But the conflict has broader implications that could seriously affect bilateral relations on the EU's eastern border.
Polish media reported on 17 May that Marek Bucko, first secretary of the Polish Embassy in Minsk, has been declared persona non grata by Belarusian authorities. The report was not immediately confirmed by either the Belarusian Foreign Ministry or the Polish Embassy in Belarus, but "Sovetskaya Belorussiya," the newspaper of the Belarusian presidential administration, wrote in its 17 May edition that "according to accounts by members of the Union [of Poles in Belarus], one of the employees of the [Polish] diplomatic representation, Marek Bucko, tried to direct the organization."
Polish Deputy Foreign Minister Andrzej Zalucki announced on 18 May that his ministry had decided to expel an unnamed counselor to the Belarusian Embassy in Warsaw in response to the Bucko expulsion. The same day, Belarusian Foreign Ministry spokesman Ruslan Yesin said Bucko was expelled in response to the expulsion of a Belarusian diplomat from Warsaw "several weeks earlier." That expulsion somehow failed to attract the attention of either the Polish or Belarusian media at the time it took place, according to Yesin. At the same time, Yesin said the expulsion of Bucko was also prompted by his "vigorous activities oriented toward the destabilization of Belarusian society."
Bucko's duties at the embassy in Minsk included contacts with Belarusian political parties and nongovernmental organizations, as well as with the SPB. On 12 May, the Belarusian Justice Ministry declared that an SPB congress in March was "non-democratic" and invalidated its decisions, notably the election of a new leadership. "The attack on the Union of Poles in Belarus [following its March congress] was very brutal," Bucko told Polish media on 18 May. "Delegates to the congress have been seriously pressured, threatened with layoffs from their jobs, called for interrogations, and intimidated. All this was done for the sole purpose of keeping Mr. Tadeusz Kruczkowski in the post of SPB chairman." At the SPB congress in March, Tadeusz Kruczkowski was replaced by Andzelika Borys.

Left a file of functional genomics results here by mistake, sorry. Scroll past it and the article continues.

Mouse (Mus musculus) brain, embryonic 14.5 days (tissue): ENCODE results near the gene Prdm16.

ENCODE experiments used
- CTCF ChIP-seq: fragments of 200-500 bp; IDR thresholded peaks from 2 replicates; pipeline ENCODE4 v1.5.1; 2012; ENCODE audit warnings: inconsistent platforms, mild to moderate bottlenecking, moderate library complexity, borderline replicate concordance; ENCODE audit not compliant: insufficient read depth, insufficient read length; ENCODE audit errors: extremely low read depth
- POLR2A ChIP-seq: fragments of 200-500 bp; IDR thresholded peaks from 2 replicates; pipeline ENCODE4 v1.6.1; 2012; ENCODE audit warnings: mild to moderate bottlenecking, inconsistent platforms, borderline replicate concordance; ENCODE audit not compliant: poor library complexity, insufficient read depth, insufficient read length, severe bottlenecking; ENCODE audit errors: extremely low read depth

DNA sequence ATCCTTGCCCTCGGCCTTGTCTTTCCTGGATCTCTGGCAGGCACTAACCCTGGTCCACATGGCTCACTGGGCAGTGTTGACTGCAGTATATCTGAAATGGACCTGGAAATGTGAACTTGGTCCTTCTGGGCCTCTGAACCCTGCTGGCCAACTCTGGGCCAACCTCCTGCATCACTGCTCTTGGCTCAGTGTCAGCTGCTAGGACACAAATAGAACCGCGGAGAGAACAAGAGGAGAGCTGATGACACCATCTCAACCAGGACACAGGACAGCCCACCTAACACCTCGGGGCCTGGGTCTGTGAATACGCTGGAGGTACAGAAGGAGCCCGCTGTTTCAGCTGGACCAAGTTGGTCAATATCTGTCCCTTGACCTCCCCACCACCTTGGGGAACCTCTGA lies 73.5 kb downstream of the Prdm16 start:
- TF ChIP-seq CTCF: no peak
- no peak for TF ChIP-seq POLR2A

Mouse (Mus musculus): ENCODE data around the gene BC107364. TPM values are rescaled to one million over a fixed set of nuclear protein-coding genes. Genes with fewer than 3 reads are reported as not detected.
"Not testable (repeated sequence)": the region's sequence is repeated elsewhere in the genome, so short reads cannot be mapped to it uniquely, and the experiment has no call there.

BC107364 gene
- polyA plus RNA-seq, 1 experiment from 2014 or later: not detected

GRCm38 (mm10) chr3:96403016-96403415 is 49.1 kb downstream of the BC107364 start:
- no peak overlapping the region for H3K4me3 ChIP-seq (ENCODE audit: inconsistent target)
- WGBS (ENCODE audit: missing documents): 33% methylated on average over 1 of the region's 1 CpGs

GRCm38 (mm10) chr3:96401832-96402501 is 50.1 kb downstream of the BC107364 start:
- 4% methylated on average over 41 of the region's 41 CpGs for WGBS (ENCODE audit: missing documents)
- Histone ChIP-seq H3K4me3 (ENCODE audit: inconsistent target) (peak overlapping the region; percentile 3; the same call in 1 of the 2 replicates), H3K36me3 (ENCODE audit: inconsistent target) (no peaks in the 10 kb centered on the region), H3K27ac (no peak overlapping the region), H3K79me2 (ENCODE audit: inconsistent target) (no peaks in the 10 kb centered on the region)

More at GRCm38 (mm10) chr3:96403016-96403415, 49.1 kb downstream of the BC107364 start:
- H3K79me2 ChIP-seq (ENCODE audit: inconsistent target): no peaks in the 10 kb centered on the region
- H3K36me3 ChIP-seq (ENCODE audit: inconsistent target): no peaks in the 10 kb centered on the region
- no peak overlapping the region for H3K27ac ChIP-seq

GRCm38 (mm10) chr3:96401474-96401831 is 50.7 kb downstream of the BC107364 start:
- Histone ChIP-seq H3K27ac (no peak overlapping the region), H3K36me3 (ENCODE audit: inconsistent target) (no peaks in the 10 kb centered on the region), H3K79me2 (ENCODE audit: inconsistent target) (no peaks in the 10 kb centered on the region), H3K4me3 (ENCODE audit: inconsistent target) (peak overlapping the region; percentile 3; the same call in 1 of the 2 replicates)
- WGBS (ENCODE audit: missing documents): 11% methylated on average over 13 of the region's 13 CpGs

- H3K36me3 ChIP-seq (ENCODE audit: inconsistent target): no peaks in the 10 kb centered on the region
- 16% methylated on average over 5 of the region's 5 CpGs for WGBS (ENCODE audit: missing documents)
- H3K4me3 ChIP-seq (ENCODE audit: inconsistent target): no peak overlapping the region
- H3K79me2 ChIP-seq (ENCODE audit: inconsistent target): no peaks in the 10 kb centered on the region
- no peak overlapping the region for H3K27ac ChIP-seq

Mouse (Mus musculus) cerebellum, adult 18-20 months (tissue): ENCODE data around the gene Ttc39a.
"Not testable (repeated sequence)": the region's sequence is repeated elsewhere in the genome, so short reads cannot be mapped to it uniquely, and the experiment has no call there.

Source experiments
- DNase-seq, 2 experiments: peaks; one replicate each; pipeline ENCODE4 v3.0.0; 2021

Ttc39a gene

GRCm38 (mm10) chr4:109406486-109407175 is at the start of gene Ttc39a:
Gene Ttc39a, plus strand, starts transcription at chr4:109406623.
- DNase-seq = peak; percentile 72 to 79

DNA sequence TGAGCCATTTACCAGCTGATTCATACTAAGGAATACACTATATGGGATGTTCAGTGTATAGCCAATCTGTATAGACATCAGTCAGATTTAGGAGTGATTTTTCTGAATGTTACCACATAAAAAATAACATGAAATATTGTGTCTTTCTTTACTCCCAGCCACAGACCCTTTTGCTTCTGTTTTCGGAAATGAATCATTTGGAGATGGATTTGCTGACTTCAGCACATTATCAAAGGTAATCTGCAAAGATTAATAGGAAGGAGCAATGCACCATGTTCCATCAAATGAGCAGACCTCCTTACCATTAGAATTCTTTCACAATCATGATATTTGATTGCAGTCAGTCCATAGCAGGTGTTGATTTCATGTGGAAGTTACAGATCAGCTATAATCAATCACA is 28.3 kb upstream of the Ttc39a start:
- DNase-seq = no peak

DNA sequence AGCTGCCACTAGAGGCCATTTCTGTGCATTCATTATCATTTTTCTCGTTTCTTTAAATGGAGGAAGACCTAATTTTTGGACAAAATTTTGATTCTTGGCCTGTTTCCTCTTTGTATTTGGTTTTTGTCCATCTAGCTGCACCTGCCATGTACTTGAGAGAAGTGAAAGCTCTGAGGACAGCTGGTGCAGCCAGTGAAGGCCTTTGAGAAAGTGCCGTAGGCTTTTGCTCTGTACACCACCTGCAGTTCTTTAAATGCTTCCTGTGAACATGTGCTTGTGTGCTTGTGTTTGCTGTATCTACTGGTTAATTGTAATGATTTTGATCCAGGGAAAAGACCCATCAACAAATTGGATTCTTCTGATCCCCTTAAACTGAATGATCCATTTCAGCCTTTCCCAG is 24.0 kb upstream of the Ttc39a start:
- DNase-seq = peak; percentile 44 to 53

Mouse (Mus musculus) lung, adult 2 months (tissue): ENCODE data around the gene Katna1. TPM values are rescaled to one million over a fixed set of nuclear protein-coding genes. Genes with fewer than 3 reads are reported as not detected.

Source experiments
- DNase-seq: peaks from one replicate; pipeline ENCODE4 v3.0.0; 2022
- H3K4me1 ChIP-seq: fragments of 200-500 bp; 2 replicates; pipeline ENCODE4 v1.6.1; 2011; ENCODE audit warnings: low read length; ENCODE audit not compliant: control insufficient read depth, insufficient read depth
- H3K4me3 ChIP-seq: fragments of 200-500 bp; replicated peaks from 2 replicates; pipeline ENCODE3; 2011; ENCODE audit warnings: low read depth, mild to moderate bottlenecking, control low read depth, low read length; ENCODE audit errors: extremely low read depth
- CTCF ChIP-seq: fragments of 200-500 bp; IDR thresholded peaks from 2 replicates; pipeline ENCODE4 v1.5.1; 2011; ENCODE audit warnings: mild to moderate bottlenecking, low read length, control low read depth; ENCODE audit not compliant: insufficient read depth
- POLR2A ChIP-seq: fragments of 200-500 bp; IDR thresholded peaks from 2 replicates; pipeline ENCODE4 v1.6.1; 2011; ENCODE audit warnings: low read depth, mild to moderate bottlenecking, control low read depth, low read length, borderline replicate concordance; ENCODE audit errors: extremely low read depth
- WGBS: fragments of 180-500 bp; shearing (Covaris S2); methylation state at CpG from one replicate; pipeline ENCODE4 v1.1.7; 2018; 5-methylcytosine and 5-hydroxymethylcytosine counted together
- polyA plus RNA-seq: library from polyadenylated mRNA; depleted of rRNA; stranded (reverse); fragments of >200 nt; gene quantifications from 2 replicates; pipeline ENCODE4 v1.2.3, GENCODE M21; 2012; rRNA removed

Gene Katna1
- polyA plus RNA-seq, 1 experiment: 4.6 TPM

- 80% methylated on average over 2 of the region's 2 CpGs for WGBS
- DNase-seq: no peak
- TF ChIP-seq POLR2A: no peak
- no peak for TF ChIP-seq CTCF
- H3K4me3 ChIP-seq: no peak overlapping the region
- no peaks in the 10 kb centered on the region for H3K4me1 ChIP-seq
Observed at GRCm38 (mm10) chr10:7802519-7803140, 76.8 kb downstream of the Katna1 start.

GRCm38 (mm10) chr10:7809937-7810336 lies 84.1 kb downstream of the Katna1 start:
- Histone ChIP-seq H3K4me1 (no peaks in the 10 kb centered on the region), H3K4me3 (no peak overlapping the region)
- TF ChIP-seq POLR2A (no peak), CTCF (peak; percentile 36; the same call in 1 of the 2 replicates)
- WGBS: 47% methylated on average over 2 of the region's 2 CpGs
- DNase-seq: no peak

In an unprecedented step in the history of Polish-Belarusian relations, Polish President Aleksander Kwasniewski appealed on 19 May to the European Union for help in protecting the Polish minority in Belarus. Polish Foreign Minister Adam Rotfeld then said on 20 May that Warsaw had given Minsk a chance to reverse its decision on the SPB congress. "We created a chance for Belarus to reverse its decision and restore the legally elected authorities of the SPB," Rotfeld said. "If the Belarusian court takes such a decision, then we shall consider the matter closed. If there is an escalation, it will only be to the detriment of Belarus." The Warsaw-based "Zycie Warszawy" on 21 May published a purported list of a dozen Belarusian citizens who will be barred from entering Poland in connection with the conflict around the SPB congress. The list reportedly includes several SPB activists who support the Belarusian authorities' position in the conflict, as well as Belarusian Justice Minister Viktar Halavanau.
Back In Belarus